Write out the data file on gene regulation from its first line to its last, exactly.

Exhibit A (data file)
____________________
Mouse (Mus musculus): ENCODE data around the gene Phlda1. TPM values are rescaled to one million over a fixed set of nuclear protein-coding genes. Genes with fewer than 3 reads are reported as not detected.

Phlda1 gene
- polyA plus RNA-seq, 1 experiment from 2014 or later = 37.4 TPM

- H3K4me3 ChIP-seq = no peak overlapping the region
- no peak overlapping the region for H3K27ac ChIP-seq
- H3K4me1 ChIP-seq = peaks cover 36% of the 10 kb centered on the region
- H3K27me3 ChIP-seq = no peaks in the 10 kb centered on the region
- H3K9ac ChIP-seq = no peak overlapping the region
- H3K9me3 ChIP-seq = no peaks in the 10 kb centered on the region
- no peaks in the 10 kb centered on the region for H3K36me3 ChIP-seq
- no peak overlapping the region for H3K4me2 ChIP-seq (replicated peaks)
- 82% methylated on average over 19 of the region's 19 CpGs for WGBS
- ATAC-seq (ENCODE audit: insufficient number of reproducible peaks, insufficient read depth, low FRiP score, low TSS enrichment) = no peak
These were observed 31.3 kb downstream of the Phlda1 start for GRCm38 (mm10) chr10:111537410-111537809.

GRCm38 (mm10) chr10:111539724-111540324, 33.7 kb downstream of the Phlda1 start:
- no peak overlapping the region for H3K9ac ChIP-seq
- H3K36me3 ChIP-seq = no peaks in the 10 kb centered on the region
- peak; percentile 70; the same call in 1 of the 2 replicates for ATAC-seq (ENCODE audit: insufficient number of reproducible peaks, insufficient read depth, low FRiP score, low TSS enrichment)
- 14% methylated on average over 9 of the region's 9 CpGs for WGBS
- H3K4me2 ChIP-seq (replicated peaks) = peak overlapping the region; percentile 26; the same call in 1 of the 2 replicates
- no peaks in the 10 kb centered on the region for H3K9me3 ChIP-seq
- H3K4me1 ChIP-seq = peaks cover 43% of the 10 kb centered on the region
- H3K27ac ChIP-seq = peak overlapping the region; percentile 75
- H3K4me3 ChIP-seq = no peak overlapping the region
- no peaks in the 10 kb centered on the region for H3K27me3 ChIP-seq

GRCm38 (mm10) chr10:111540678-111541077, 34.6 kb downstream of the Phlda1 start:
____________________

Mouse (Mus musculus): ENCODE data around the gene Phlda1. TPM values are rescaled to one million over a fixed set of nuclear protein-coding genes. Genes with fewer than 3 reads are reported as not detected.

Phlda1 gene
- polyA plus RNA-seq, 1 experiment from 2014 or later = 37.4 TPM

- H3K4me3 ChIP-seq = no peak overlapping the region
- no peak overlapping the region for H3K27ac ChIP-seq
- H3K4me1 ChIP-seq = peaks cover 36% of the 10 kb centered on the region
- H3K27me3 ChIP-seq = no peaks in the 10 kb centered on the region
- H3K9ac ChIP-seq = no peak overlapping the region
- H3K9me3 ChIP-seq = no peaks in the 10 kb centered on the region
- no peaks in the 10 kb centered on the region for H3K36me3 ChIP-seq
- no peak overlapping the region for H3K4me2 ChIP-seq (replicated peaks)
- 82% methylated on average over 19 of the region's 19 CpGs for WGBS
- ATAC-seq (ENCODE audit: insufficient number of reproducible peaks, insufficient read depth, low FRiP score, low TSS enrichment) = no peak
These were observed 31.3 kb downstream of the Phlda1 start for GRCm38 (mm10) chr10:111537410-111537809.

GRCm38 (mm10) chr10:111539724-111540324, 33.7 kb downstream of the Phlda1 start:
- no peak overlapping the region for H3K9ac ChIP-seq
- H3K36me3 ChIP-seq = no peaks in the 10 kb centered on the region
- peak; percentile 70; the same call in 1 of the 2 replicates for ATAC-seq (ENCODE audit: insufficient number of reproducible peaks, insufficient read depth, low FRiP score, low TSS enrichment)
- 14% methylated on average over 9 of the region's 9 CpGs for WGBS
- H3K4me2 ChIP-seq (replicated peaks) = peak overlapping the region; percentile 26; the same call in 1 of the 2 replicates
- no peaks in the 10 kb centered on the region for H3K9me3 ChIP-seq
- H3K4me1 ChIP-seq = peaks cover 43% of the 10 kb centered on the region
- H3K27ac ChIP-seq = peak overlapping the region; percentile 75
- H3K4me3 ChIP-seq = no peak overlapping the region
- no peaks in the 10 kb centered on the region for H3K27me3 ChIP-seq

GRCm38 (mm10) chr10:111540678-111541077, 34.6 kb downstream of the Phlda1 start: